The Italian budget (II)

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The Economist

Data di pubblicazione: 23/01/1909

The Italian budget (II)

«The Economist», 23 gennaio 1909, pp. 161-162

 

 

 

A brief examination of the Italian Budget will help to give a clear idea of our finance. It is necessary to say that the Italian Budget is divided into four sections (categorie). The first section (Categoria L: Entrate e spese effettive) comprises the actual income and expenditure; on the side of income are included the yeld of taxes and other revenue from State domain and public services, and in the expenditure all the sums disbursed for the current public services. A surplus or a deficit in this section is, therefore, a real surplus or a real deficit. All the income is gross income save for a very few exceptions, of which the only important one is that of the State railway administration, the income from which is put down as net in the general Budget. The second section (Categoria II.: Costruzione di strade ferrate) includes in the item of income the sums which the State has borrowed for the construction of new railways, and in the item of expenditure the sums spent for the same purpose. The surpluses and deficits of that section are not, therefore, real surpluses and deficits, for a surplus means that a large sum has been borrowed which has not been utilised for the construction of new railways, while a deficit means that some railways have been built (without incurring debt) with the surpluses of the first or the third section. It would have been clearer if this second section had been amalgamated with the third section (Categoria III.: Movimento di capitali), which in the item of income comprises the whole sum borrowed for capital expenses (such as harbours, canals, improvements of malarial land, and, in the last years, also railway construction not executed directly by the State, but by the special State railways administration, &c), or for the repayment of old debts, and in the item of expenses the sum actually expended, as above said, on public works and on the repayment of old debts. A surplus or a deficit in this section has the same meaning as in the second section. The fourth section (Categoria IV.: Partite di giro) comprises those items which appear twice in the Budget, for book-keeping and other purposes, in the same sum, as income and again as expenditure. It has no real importance, and will be omitted here.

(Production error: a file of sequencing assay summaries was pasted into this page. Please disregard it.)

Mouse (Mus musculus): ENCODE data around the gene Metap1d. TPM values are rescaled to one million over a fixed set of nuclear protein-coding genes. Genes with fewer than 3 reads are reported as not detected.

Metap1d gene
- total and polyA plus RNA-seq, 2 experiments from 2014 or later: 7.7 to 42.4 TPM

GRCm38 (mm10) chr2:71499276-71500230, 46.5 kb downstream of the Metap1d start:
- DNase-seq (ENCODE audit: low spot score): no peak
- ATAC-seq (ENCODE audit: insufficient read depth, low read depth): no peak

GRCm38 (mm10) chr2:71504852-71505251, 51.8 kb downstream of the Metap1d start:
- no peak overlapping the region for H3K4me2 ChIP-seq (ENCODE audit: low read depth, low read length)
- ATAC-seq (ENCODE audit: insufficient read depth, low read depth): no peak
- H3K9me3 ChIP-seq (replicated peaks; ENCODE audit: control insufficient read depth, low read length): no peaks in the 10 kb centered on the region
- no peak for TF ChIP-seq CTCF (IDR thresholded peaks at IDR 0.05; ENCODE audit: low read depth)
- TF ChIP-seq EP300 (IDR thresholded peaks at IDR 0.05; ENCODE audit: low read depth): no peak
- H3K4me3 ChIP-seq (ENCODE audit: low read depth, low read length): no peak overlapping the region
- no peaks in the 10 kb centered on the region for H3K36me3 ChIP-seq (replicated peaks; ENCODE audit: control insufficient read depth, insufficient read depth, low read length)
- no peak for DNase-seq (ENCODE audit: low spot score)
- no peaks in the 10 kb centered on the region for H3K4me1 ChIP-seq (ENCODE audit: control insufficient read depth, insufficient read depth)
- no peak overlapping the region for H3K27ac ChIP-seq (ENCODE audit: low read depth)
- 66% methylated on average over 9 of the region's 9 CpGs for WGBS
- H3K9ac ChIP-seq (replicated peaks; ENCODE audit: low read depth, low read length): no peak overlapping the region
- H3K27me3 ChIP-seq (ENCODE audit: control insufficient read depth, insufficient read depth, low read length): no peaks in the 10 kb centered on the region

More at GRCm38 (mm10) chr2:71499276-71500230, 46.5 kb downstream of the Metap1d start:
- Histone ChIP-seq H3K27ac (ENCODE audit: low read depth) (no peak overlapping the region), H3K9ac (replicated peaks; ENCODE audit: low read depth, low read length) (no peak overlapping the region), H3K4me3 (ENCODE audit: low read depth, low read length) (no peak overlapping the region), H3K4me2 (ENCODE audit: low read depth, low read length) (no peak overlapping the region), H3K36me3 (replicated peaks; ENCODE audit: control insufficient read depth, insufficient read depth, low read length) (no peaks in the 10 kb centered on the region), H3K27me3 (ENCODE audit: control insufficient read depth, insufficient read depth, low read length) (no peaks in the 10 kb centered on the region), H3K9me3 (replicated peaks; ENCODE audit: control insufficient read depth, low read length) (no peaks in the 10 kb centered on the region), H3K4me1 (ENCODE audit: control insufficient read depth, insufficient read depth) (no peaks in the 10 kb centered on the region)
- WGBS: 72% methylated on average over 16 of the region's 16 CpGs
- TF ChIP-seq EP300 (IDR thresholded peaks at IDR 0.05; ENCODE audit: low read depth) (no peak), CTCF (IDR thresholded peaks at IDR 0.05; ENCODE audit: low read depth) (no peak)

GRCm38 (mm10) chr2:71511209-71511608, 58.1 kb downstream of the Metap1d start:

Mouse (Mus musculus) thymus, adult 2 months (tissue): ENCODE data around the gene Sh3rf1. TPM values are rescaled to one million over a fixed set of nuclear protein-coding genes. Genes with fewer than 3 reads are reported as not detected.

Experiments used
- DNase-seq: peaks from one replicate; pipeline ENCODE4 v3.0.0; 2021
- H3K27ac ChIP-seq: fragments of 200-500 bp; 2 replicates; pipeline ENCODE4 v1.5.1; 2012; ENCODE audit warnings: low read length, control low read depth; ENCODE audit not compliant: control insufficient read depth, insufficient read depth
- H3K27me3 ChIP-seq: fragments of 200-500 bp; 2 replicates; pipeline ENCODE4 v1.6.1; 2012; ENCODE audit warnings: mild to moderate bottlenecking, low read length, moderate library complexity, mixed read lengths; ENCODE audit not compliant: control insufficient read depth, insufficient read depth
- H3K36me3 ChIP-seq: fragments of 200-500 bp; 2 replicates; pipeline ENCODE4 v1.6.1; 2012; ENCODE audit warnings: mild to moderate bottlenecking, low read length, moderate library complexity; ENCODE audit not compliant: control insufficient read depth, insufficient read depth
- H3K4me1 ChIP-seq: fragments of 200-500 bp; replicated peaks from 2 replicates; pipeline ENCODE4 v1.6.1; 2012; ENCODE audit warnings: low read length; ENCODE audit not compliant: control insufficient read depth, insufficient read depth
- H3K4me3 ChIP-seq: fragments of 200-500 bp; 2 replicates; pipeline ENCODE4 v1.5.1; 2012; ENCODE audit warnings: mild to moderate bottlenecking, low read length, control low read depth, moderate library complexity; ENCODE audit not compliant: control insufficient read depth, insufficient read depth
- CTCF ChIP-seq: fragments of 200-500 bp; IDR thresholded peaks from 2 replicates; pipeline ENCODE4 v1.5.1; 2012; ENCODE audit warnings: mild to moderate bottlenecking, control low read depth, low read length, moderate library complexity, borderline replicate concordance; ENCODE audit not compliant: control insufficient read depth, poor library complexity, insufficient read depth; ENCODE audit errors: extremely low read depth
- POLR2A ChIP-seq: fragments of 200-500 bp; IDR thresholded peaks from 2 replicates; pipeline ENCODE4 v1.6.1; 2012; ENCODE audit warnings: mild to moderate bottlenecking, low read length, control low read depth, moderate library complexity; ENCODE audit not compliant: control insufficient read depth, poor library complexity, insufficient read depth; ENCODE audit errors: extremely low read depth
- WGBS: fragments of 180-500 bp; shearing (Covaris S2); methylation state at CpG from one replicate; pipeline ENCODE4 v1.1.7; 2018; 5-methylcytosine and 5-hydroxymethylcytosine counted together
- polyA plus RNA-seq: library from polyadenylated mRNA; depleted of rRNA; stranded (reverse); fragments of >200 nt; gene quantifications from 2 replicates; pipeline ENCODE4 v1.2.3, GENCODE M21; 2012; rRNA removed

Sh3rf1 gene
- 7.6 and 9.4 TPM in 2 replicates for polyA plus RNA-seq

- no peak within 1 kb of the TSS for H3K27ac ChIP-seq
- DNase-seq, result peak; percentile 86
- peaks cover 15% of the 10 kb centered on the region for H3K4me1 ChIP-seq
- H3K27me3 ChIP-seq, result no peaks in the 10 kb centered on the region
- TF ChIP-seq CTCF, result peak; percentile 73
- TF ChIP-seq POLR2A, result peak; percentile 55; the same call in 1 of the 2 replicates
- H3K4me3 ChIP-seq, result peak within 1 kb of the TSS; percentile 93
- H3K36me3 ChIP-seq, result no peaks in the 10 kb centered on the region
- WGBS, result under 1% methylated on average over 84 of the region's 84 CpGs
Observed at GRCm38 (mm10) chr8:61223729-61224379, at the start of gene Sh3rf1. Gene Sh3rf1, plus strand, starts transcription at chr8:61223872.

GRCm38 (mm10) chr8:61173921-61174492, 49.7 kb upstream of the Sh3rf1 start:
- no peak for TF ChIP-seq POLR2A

In the following table we have set out the public expenditure from the final accounts for the year ending June 30, 1908, and from the estimates for 1908-9 and 1909-10. We have added the sum total of income for each section, so as to bring out the special and the total deficits or surpluses. (See table at p. 23).

 

 

It will be remarked at once that the final accounts for 1907-8 and the estimates for 1908-9 and 1909-10 close with surpluses of 61, 33, and 22 millions respectively, whereas the surpluses are stated above in the article to be only 36, 3, and 5 millions for the same years. The difference is accounted for by the effect of a device, by which a given sum appears two or three times over augmenting the surpluses, and of new Bills involving expenditure, which it has been impossible to take into account in the estimates. The true surpluses are, therefore, the last-mentioned ones of 36 (ac­tual) 3, and 5 millions (estimated).

 

 

Another observation may be made: the surpluses of the last and next years are obtained only by resorting largely to borrowing, as the income in sections II. and III. is income from loans. The same thing cannot be said with regard to the years immediately preceding July 1, 1905, as in the years from 1897-8 to 1904-5 the new railways and other public works were mainly built by means of the surpluses of the first section. July 1, 1905, brought a new (it is doubtful whether it is a better) spirit into Italian finance. The State took over the railway service, and inaugurated a period of huge debts for railways and other public works. The practice of resorting to debt for capital investments is frequently necessary, and is not objectionable in itself, provided that the public works and railways are reproductive. Is that the case with the 1,500,000,000 lire or thereabouts which have been and will be expended on so-called reproductive purposes in Italy in the five years from 1905-6 to 1909-10?